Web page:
Not satisfied with its recent 144 billion ruble ($4.1 billion) tender to supply and service 832 new train cars, the Moscow Metro will run a new one — this time upping the scale to 1,500 cars and an estimated 260 billion rubles ($7.5 billion).
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No foreign companies participated in the first tender, but they are clamoring to get involved in the next one, to be held in the next two months, Moscow metro's deputy head Alexander Vaisburd said.
The winner in March was the metro's long-time partner, Metrovagonmash, a subsidiary of Russia's major machine-building concern Transmashholding, which has a giant factory in Mytishchi on Moscow's northern outskirts. Last week, the Moscow Times joined Vaisburd on a tour of the facility, where workers are busy completing the order to replace all of the 700 train cars that service the the metro's Gray Line with new rolling stock by the year's end.
Metrovagonmash had an advantage in that tender — each line of the metro is stocked with a single type of train to make servicing and training easier, and Metrovagonmash has been supplying trains for metro lines including the Gray Line since 2010.
But the upcoming tender, to produce trains for the Purple and Green lines, is different. The metro is looking for a completely new product, and the local boy will have to compete with major global producers such as Siemens, Bombardier, Alstom, CAF and Hyundai — all of whom have expressed interest in the order, according to Vaisburd.
"No one has the ready-made train for this contract — not Metrovagonmash, not Siemens, not other producers," Vaisburd said. "Starting terms are equal for everyone."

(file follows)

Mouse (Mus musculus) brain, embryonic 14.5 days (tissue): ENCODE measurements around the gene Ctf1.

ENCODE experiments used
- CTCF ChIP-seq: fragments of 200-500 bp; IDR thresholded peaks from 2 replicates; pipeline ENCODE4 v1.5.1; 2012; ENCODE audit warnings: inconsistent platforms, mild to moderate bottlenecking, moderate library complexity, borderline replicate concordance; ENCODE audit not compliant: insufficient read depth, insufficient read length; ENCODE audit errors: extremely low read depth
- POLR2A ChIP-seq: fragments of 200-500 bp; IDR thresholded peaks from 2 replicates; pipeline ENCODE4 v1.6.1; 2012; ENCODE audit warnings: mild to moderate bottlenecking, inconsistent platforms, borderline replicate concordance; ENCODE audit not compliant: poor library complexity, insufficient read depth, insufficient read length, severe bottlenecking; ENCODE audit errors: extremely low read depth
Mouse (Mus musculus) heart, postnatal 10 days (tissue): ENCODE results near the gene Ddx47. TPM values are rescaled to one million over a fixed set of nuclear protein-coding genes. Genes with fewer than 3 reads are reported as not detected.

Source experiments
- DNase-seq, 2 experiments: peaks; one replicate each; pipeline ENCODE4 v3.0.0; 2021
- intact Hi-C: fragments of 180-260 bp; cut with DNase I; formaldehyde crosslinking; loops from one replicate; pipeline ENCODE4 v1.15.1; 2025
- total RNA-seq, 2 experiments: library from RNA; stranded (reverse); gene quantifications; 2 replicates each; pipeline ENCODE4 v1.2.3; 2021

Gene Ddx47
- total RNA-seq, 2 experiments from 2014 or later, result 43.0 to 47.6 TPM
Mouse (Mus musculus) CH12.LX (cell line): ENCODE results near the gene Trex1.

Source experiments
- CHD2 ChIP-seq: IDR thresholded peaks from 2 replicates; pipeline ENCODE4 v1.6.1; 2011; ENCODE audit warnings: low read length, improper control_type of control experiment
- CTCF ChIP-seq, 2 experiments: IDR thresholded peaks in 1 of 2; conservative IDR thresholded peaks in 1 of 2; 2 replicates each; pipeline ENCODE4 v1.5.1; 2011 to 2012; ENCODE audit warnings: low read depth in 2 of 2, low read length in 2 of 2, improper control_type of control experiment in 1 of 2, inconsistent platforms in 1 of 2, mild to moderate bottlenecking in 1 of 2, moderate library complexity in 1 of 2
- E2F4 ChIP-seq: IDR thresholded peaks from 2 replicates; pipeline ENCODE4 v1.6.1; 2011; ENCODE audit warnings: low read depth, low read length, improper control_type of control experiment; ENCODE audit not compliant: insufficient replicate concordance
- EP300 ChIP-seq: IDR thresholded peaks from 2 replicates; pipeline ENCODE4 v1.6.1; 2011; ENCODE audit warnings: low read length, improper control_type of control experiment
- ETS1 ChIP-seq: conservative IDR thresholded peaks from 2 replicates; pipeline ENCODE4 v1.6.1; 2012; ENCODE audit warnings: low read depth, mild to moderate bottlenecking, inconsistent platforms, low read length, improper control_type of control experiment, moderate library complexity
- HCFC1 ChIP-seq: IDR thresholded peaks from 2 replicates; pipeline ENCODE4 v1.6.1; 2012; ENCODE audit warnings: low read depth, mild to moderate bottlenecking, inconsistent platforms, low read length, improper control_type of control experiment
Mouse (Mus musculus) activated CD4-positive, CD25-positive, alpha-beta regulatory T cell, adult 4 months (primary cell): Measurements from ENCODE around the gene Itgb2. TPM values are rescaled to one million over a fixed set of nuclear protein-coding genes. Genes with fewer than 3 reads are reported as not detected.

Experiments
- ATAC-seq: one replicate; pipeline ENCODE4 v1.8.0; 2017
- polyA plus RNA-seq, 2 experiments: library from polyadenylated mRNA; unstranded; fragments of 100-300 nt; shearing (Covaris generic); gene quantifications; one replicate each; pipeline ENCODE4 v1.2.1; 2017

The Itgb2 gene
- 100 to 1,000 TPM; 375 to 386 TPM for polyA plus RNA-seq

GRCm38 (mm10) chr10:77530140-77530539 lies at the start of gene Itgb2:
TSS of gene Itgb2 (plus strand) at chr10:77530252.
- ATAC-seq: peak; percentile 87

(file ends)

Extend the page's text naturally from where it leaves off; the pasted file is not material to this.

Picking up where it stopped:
A Metrovagonmash engineer welding panels together on the outer shell of one of the factory’s train cars.
Vaisburd said the base price for the contract will be determined by what the metro currently pays for Metrovagonmash cars, which means the new order will be worth about 260 billion rubles ($7.5 billion), an unprecedented amount for public transport purchases in Russia.
The trains are intended to be supplied starting from the end of 2016 and into the 2020s. The supplier will also be responsible for servicing the trains over a 15-year period.
The list of requirements for the new trains is as thick as the War and Peace novel, Vaisburd said. They should be quiet, comfortable, a modern design and electronic equipment, including an automatic drive system, enabling the human driver to only monitor the ride and the opening and closing of the doors. Another novelty is that they will have folding seats and will be completely walk-through.
Metrovagonmash's deputy engineering director, Yury Karepov, said the company is ready to give foreign competitors a run for their money. Metrovagonmash already applies either its own or foreign best practices in production.
And even if Metrovagonmash wins the tender, international companies will not be cut out of the bonanza — "We make the car bodies and the carriage chassis. Electrical equipment, air-conditioning, brake systems and door automation parts come from leading European producers," Karepov said.
Metrovagonmash trains, while criticized by Muscovites for their simple, square-bodied design, have a good track record in quality. According to Vaisburd, the Moscow Metro — the most intensively used subway in the world — has the lowest breakdown rate, which is because of its reliable machinery.